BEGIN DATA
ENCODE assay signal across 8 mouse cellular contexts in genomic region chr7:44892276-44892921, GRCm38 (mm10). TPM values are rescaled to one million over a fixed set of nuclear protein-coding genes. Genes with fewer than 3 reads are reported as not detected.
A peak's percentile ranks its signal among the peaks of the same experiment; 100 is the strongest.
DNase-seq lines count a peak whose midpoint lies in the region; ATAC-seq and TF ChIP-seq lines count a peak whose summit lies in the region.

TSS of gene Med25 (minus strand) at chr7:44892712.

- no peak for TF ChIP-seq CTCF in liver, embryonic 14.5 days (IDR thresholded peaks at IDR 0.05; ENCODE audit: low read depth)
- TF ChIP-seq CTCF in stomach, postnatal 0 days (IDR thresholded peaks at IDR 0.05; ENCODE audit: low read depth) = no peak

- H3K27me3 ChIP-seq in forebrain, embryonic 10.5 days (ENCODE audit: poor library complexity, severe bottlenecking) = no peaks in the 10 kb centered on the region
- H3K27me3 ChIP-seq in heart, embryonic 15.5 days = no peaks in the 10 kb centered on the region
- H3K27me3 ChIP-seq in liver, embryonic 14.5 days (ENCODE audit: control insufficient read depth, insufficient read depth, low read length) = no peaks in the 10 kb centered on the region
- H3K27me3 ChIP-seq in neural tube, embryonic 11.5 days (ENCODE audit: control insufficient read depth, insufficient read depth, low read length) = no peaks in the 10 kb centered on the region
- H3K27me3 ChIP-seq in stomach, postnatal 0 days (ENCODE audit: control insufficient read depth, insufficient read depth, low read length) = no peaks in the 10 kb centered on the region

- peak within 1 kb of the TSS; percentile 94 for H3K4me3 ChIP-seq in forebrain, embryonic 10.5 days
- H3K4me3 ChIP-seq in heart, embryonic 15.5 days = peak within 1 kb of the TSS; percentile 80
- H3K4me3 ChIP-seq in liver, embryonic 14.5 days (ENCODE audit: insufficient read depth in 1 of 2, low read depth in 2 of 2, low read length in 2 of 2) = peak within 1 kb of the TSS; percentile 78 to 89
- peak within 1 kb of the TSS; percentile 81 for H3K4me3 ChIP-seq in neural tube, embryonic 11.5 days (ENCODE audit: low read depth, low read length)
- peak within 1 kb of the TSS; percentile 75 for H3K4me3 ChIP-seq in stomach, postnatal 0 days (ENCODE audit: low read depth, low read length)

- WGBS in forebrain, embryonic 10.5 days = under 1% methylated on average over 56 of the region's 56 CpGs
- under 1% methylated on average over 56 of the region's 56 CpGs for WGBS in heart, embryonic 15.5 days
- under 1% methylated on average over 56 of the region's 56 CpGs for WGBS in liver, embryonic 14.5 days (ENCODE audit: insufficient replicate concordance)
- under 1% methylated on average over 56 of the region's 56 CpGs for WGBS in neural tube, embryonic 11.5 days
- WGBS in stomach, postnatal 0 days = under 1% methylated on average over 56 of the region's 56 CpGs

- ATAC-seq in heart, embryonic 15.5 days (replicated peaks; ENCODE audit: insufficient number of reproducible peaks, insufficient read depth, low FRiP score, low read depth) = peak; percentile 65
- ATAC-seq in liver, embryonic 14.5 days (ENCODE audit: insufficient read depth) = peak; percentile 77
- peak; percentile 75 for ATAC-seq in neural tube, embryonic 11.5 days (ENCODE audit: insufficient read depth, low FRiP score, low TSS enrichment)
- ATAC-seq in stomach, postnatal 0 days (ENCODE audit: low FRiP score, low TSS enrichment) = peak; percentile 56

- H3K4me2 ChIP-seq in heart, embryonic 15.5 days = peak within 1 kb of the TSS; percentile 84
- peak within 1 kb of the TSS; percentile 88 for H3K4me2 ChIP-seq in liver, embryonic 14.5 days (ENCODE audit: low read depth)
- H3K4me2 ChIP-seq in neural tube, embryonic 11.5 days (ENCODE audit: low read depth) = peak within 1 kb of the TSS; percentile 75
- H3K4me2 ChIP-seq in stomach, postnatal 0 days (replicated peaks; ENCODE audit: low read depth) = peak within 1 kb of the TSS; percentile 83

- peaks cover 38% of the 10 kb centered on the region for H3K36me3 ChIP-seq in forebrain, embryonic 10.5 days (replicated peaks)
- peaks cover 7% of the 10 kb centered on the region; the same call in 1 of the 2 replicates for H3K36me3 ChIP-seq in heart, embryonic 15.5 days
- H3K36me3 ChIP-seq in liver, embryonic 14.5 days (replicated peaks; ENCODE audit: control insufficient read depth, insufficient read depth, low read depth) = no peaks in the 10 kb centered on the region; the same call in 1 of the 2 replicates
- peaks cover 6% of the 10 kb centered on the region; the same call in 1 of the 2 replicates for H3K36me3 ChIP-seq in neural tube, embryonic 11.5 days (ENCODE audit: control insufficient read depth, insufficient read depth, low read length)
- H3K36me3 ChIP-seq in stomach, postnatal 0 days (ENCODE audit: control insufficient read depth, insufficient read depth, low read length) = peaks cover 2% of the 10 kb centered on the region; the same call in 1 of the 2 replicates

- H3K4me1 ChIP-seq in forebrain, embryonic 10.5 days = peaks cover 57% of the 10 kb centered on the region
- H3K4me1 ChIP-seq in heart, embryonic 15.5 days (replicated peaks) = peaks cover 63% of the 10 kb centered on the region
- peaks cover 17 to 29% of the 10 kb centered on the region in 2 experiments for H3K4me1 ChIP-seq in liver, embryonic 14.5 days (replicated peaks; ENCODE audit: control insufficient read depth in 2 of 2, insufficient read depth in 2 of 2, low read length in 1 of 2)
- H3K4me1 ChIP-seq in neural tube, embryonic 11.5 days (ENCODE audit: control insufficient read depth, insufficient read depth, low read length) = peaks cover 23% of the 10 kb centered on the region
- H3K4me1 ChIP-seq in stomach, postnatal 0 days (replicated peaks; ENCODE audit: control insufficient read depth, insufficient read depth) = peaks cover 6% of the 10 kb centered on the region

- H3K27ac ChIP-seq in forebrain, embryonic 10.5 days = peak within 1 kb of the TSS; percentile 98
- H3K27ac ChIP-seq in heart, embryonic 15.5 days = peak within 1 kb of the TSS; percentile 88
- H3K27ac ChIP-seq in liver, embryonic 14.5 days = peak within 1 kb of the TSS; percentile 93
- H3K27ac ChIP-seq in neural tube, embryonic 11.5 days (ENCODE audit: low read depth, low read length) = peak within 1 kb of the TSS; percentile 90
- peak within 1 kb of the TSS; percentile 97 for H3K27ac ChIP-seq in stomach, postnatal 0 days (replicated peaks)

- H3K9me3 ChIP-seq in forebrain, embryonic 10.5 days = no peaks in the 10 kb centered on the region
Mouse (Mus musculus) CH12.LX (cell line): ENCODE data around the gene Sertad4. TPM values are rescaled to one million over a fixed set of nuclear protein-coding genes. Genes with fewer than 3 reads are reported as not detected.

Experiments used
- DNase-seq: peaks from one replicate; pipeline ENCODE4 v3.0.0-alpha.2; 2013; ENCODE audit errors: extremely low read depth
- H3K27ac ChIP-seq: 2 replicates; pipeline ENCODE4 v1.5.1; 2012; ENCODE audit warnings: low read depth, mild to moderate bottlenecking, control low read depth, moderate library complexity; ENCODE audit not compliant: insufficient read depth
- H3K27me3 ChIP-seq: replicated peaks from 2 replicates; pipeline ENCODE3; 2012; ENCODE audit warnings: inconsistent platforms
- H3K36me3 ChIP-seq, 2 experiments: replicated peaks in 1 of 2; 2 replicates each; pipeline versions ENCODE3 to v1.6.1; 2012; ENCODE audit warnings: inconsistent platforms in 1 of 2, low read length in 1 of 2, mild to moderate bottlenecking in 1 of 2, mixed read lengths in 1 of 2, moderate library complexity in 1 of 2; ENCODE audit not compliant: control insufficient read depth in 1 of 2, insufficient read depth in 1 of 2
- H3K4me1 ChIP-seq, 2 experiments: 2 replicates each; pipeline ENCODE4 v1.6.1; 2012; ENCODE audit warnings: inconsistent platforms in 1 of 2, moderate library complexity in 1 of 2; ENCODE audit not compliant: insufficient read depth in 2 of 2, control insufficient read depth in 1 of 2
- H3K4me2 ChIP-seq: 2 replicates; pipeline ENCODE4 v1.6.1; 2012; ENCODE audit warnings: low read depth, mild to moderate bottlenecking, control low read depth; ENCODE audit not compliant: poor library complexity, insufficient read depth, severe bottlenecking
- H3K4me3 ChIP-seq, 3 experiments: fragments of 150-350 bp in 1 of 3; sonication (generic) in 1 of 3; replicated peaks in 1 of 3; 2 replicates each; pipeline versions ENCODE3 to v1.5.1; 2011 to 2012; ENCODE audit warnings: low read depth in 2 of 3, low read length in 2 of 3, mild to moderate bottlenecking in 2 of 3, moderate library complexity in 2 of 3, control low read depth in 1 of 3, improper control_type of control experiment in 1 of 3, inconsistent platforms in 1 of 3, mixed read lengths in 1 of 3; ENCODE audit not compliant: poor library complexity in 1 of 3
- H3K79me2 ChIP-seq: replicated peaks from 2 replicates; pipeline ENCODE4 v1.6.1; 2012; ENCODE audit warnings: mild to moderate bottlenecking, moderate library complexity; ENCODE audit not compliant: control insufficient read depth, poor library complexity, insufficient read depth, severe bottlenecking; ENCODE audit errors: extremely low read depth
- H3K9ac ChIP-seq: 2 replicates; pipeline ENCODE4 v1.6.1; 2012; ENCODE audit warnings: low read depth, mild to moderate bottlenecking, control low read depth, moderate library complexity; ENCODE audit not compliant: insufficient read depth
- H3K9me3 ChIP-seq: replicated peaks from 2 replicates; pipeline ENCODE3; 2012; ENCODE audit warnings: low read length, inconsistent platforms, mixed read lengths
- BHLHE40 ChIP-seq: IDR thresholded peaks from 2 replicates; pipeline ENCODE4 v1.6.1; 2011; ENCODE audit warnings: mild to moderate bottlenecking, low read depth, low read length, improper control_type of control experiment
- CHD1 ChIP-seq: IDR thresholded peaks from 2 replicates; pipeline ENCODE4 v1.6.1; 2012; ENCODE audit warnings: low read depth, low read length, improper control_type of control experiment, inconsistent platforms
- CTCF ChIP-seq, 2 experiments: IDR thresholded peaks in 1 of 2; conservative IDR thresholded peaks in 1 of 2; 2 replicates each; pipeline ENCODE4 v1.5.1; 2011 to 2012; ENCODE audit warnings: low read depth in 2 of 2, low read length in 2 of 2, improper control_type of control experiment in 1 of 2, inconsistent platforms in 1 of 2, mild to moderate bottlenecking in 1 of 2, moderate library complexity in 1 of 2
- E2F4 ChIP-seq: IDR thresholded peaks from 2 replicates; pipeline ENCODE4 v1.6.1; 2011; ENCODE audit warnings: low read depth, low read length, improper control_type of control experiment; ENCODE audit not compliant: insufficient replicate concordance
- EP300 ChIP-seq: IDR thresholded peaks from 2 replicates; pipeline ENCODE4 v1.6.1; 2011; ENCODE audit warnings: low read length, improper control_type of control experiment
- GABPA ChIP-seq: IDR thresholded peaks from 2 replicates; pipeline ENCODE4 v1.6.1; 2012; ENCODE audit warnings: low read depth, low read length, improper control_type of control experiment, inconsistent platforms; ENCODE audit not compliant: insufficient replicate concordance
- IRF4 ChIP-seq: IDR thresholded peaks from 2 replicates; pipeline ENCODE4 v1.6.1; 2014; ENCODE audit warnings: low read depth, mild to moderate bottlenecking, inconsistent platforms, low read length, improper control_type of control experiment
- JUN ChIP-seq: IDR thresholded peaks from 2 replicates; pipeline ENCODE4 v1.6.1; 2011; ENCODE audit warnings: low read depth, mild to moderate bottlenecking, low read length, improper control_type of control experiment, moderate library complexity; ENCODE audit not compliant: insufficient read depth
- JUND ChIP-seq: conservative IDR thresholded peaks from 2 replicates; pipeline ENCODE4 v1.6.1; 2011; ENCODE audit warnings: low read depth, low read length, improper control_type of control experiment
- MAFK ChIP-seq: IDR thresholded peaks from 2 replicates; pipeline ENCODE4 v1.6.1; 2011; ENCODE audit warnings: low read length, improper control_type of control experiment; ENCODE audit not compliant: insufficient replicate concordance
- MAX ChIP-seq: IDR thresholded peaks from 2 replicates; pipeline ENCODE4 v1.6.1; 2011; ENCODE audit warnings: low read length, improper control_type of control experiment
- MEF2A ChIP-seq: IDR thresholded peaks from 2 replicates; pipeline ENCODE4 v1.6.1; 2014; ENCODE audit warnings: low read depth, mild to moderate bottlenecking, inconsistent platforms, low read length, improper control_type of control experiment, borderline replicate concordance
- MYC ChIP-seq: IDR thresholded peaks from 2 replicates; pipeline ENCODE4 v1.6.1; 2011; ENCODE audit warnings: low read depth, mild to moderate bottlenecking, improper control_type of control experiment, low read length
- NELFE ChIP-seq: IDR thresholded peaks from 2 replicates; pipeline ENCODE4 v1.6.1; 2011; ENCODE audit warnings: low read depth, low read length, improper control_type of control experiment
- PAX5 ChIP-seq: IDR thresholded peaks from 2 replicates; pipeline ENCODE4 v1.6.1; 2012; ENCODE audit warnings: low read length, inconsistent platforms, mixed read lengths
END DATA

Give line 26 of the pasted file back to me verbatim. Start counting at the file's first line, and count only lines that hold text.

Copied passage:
- H3K4me2 ChIP-seq in heart, embryonic 15.5 days = peak within 1 kb of the TSS; percentile 84